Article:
Italian children receive a high number of antibiotic prescriptions, and the use of second-choice antibiotics is common. A few studies in other countries have demonstrated that the implementation of international guidelines for the most common paediatric diseases may reduce the associated costs. A cost analysis of the expenditure for antibiotic prescriptions in outpatient children in the Lombardy region (Italy) and for each of the region's local health units (LHUs) was performed using a pharmacoepidemiological approach. The safety and cost impact associated with a quali-quantitative improvement in antibiotic prescribing was estimated.
The data source was the Lombardy region's prescription database (year 2008) for outpatient children <14 years old. The average total expenditure for each package, and per capita, was calculated for each active substance considered and for each LHU. An estimate of the possible cost reduction was elaborated using, as a reference, the prescription profile of a group of paediatricians that has been involved in initiatives concerning care for years. The hospital admission rates for acute respiratory infections (ARI) and their major complications were evaluated at the regional level and in the group of children followed by the reference paediatricians.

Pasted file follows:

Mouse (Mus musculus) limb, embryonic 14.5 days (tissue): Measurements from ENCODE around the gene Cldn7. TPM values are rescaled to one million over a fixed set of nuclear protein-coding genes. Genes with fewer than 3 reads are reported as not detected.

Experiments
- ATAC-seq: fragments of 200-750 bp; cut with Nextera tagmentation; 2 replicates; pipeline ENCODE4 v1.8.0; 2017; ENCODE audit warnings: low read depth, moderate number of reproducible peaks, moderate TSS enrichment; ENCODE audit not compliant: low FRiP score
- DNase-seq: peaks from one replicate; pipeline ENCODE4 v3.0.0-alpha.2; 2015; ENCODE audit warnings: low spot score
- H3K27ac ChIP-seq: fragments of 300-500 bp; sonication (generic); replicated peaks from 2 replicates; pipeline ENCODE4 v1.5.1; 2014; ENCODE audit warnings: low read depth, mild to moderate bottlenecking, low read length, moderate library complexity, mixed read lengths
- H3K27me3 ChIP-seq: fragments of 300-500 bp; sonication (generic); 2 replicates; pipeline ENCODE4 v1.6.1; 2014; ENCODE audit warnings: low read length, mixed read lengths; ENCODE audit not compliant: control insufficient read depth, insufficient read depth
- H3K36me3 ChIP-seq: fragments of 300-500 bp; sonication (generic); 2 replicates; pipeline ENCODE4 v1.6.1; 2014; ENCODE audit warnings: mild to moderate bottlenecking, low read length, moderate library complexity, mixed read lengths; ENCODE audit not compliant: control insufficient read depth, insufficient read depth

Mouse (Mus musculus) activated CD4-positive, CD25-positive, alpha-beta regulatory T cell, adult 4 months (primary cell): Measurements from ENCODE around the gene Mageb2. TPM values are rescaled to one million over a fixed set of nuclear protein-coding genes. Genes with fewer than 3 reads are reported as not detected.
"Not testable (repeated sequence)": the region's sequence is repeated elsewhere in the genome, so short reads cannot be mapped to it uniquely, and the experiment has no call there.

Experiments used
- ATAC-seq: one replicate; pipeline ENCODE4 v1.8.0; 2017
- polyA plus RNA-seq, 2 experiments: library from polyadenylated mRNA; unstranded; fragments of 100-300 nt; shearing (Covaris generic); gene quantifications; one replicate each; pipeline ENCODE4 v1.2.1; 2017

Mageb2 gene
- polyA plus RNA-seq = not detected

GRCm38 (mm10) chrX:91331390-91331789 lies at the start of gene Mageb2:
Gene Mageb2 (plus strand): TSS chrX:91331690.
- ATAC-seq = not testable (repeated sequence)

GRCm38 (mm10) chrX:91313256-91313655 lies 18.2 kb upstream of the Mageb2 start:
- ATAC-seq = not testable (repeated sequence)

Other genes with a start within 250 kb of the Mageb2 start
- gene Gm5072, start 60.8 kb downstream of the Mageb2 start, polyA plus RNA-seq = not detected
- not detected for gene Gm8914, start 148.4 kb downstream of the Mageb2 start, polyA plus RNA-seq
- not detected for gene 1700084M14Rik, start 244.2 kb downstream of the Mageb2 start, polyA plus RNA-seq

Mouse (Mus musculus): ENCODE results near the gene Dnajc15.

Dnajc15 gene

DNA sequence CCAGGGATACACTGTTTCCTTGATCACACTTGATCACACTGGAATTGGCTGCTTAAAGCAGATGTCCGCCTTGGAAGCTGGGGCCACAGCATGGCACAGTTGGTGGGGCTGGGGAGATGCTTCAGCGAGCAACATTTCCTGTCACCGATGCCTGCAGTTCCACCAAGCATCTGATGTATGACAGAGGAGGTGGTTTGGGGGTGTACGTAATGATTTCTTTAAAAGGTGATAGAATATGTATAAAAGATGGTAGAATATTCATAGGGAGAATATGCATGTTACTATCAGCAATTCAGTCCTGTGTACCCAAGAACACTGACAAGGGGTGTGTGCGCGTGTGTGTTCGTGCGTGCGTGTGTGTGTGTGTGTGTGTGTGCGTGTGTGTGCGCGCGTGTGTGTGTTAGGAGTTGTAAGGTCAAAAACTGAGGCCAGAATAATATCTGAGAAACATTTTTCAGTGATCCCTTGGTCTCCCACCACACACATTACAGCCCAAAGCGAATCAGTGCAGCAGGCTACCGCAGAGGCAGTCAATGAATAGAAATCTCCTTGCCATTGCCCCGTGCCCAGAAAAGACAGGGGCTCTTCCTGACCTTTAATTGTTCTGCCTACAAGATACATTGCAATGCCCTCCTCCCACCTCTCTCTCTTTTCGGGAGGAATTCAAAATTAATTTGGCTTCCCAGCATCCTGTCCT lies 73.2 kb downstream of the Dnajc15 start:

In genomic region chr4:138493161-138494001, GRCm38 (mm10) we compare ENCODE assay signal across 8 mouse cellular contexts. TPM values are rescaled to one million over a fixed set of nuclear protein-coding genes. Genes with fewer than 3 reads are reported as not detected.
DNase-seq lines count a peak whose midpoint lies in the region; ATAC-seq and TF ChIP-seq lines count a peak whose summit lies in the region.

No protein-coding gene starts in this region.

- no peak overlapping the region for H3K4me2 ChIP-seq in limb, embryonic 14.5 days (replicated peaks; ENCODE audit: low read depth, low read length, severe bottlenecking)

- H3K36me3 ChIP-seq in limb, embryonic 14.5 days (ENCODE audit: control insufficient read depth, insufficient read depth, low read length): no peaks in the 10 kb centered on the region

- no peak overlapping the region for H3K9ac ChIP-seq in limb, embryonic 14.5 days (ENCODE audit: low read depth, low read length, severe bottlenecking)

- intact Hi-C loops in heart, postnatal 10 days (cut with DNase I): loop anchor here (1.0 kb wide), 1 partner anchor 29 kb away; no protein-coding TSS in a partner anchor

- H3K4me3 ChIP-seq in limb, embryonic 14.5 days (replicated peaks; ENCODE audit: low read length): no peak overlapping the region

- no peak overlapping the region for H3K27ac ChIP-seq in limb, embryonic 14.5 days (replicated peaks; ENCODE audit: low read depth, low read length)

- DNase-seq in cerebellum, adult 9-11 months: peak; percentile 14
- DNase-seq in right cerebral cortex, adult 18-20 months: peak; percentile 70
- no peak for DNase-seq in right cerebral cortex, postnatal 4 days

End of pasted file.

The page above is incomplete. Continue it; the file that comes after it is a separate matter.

Results and discussion:
The cost reduction estimate reveals a possible decrease in antibiotic expenditure of about 3·6 million euros (-19·5%) in the Lombardy region. Large variability was observed between different LHUs (-33·3 to +9·2% of difference). The hospital admission rate was not different when comparing the group of children followed by the reference paediatricians to the rest of the study population, but the hospital admission rate for ARI was lower in the reference group (χ(2) = 16·4, P < 0·001).
What is new and conclusion: